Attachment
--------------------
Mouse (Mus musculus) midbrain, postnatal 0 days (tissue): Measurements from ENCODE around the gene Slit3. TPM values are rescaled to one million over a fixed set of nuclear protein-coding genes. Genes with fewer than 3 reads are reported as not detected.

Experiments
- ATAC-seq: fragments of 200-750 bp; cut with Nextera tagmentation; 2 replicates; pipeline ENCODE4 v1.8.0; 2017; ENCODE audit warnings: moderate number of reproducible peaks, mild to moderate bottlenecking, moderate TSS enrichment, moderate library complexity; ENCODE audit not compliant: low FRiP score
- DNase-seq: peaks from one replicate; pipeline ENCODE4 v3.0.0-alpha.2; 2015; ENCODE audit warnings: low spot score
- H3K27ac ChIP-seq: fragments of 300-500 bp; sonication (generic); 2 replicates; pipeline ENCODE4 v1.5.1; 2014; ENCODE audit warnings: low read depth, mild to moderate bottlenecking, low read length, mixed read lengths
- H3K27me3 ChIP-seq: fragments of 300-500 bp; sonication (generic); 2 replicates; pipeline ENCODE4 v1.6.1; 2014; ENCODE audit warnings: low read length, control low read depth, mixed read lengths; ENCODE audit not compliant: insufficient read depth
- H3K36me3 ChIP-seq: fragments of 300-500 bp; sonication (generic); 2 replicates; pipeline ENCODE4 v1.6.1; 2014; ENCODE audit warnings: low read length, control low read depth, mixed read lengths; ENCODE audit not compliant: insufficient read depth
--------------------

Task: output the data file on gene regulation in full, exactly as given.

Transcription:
Mouse (Mus musculus) midbrain, postnatal 0 days (tissue): Measurements from ENCODE around the gene Slit3. TPM values are rescaled to one million over a fixed set of nuclear protein-coding genes. Genes with fewer than 3 reads are reported as not detected.

Experiments
- ATAC-seq: fragments of 200-750 bp; cut with Nextera tagmentation; 2 replicates; pipeline ENCODE4 v1.8.0; 2017; ENCODE audit warnings: moderate number of reproducible peaks, mild to moderate bottlenecking, moderate TSS enrichment, moderate library complexity; ENCODE audit not compliant: low FRiP score
- DNase-seq: peaks from one replicate; pipeline ENCODE4 v3.0.0-alpha.2; 2015; ENCODE audit warnings: low spot score
- H3K27ac ChIP-seq: fragments of 300-500 bp; sonication (generic); 2 replicates; pipeline ENCODE4 v1.5.1; 2014; ENCODE audit warnings: low read depth, mild to moderate bottlenecking, low read length, mixed read lengths
- H3K27me3 ChIP-seq: fragments of 300-500 bp; sonication (generic); 2 replicates; pipeline ENCODE4 v1.6.1; 2014; ENCODE audit warnings: low read length, control low read depth, mixed read lengths; ENCODE audit not compliant: insufficient read depth
- H3K36me3 ChIP-seq: fragments of 300-500 bp; sonication (generic); 2 replicates; pipeline ENCODE4 v1.6.1; 2014; ENCODE audit warnings: low read length, control low read depth, mixed read lengths; ENCODE audit not compliant: insufficient read depth